Our Own Minds presents an account of the nature and development of self-consciousness. Bogdan describes the mind of the infant as outward looking, turning in on itself only at a relatively late stage of development. This it does as a response to the increasingly sophisticated sociocultural pressures it faces throughout infancy and early childhood. The book is difficult to follow (about which, more later) but the main line of argument is this: to begin with, infants are attuned to their (...)
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  17. Radu J. Bogdan (2010). Our Own Minds: Sociocultural Grounds for Self-Consciousness. A Bradford Book.score: 447.8
    An argument that in response to sociocultural pressures, human minds develop self-consciousness by activating a complex machinery of self-regulation.
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  18. James Higginbotham (1998). On Knowing One's Own Language. In Crispin Wright, Barry C. Smith & Cynthia Macdonald (eds.), Knowing Our Own Minds. Clarendon Press.score: 444.0
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  19. Santiago Arango Muñoz (2012). Our Own Minds: Sociocultural Grounds for Self-Consciousness. Philosophical Psychology 25 (5):767-770.score: 438.8
    Philosophical Psychology, Volume 0, Issue 0, Page 1-4, Ahead of Print.
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  20. Åsa Wikforss (2013). Our Own Minds. Socio‐Cultural Grounds for Self‐Consciousness. By Radu J. Bogdan. (Cambridge, Mass: MIT Press, 2010. Pp. Ix + 210. Price US$32.00.). [REVIEW] Philosophical Quarterly 63 (253):814-816.score: 438.8
  21. Åsa Wikforss (2013). Our Own Minds. Socio‐Cultural Grounds for Self‐Consciousness. Philosophical Quarterly 63 (253):814-816.score: 438.8
  22. Péter Hartl (2011). Knowing Our Own Concepts: The Role of Intuitions in Philosophy. Organon F 18 (4):488-498.score: 438.8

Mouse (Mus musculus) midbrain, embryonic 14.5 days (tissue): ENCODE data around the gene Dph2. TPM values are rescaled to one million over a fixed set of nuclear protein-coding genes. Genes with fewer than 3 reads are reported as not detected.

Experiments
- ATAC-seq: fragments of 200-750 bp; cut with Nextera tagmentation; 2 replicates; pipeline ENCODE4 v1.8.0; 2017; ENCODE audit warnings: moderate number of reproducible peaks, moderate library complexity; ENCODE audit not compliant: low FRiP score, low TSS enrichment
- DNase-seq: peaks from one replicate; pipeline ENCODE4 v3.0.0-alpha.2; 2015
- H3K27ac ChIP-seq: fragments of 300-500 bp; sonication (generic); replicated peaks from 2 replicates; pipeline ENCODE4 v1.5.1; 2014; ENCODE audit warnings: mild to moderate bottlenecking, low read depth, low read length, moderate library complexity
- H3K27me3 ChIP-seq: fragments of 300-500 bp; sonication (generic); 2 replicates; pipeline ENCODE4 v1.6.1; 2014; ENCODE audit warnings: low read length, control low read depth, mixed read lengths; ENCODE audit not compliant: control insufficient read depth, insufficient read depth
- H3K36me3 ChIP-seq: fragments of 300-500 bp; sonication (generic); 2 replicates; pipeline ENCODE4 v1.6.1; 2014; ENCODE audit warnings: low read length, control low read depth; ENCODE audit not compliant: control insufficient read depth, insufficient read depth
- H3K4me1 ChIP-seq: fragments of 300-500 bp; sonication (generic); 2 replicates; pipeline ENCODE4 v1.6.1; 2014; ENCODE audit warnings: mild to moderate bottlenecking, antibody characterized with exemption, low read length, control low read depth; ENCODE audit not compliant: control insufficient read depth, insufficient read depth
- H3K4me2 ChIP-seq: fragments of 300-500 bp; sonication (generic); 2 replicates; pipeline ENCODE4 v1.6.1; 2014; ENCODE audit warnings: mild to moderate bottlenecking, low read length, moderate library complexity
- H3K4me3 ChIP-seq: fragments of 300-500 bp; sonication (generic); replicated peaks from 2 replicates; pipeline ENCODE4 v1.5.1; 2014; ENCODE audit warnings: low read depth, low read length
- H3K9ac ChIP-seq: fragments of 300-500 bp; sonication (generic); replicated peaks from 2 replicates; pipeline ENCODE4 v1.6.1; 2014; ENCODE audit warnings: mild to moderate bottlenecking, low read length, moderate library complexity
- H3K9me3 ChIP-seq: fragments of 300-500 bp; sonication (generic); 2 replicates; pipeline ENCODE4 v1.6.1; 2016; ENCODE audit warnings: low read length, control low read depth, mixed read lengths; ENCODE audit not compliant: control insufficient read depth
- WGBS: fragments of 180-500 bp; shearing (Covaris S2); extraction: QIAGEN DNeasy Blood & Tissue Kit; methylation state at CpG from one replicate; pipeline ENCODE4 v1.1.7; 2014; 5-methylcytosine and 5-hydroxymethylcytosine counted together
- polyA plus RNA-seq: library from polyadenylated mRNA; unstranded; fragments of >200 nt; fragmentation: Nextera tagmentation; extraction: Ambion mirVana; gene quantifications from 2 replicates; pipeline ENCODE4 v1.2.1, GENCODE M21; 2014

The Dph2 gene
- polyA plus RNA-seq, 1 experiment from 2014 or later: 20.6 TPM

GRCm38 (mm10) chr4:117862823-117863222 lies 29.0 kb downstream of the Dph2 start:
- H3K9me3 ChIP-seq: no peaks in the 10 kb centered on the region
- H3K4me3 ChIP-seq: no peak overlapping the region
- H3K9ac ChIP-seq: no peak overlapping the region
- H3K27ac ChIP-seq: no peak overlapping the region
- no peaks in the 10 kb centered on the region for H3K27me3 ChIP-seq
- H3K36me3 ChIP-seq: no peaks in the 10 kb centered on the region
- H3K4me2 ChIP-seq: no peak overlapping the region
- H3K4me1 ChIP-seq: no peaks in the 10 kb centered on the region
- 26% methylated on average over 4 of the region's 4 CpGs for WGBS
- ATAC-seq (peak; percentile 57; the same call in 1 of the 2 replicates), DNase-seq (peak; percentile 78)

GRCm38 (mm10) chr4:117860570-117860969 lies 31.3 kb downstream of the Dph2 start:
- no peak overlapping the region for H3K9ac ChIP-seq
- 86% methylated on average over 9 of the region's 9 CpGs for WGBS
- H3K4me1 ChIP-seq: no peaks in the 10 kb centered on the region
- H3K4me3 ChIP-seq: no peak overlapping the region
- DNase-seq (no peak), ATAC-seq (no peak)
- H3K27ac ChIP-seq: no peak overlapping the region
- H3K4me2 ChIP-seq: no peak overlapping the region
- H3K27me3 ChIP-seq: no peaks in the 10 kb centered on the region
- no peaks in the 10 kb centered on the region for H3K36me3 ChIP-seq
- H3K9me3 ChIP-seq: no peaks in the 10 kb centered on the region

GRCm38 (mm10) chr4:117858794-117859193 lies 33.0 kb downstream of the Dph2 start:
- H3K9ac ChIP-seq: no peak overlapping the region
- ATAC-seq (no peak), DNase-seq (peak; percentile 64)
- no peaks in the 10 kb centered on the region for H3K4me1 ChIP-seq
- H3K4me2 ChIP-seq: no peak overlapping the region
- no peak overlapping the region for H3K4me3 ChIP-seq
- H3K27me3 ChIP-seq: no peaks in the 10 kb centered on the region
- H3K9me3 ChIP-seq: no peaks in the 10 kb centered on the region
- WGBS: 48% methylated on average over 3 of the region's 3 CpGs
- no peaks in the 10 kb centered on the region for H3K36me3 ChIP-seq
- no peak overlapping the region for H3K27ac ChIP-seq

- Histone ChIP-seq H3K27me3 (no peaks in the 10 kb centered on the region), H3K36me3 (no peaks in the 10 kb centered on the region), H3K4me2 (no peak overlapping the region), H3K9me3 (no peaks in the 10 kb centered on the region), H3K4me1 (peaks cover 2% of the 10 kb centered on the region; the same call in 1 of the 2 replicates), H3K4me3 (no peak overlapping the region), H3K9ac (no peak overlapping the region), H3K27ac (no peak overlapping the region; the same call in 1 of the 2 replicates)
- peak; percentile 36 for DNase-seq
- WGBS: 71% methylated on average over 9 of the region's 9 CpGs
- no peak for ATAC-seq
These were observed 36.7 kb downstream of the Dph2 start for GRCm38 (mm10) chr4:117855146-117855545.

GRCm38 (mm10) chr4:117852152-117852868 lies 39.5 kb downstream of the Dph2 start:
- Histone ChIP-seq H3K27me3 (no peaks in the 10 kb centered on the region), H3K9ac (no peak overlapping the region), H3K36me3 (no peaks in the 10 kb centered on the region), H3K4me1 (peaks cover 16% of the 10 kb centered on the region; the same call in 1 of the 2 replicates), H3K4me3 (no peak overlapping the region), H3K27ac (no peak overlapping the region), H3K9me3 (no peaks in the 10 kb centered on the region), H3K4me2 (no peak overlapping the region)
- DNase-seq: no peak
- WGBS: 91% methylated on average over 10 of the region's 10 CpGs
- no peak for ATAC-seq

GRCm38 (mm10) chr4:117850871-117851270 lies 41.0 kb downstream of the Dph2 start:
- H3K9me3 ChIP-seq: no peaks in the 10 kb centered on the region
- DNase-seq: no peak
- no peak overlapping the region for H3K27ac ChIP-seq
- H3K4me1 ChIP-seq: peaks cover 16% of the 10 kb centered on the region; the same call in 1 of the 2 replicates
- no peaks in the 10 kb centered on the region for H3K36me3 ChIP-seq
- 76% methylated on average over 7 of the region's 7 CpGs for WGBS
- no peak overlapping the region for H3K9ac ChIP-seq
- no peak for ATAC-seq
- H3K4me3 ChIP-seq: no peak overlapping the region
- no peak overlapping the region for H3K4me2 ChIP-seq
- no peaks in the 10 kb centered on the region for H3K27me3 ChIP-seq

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  23. Ted A. Warfield (1995). Knowing the World and Knowing Our Minds. Philosophy and Phenomenological Research 55 (3):525-545.score: 433.5
  24. Alex Byrne (2005). Knowing Our Minds. Boston Review.score: 427.5
    ancient Greek temple at Delphi and is quoted approvingly by Socrates in the _First_.
     
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  25. Ted A. Warfield (1998). A Priori Knowledge of the World: Knowing the World by Knowing Our Minds. Philosophical Studies 92 (1/2):127 - 147.score: 427.5
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  26. G. G. Gallup (1985). Do Minds Exist in Species Other Than Our Own? Neuroscience and Biobehavioral Reviews 9:631-41.score: 427.5
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  27. Edrie Sobstyl (2011). Minds of Our Own: Inventing Feminist Scholarship and Women's Studies in Canada and Quebec, 1966-1976. Edited by Wendy Robbins, Meg Luxton, Margrit Eichler, and Francine Descarries. [REVIEW] Hypatia 26 (2):446-448.score: 427.5
  28. Keith Gunderson (2000). The Dramaturgy of Dreams in Pleistocene Minds and Our Own. Behavioral and Brain Sciences 23 (6):946-947.score: 427.5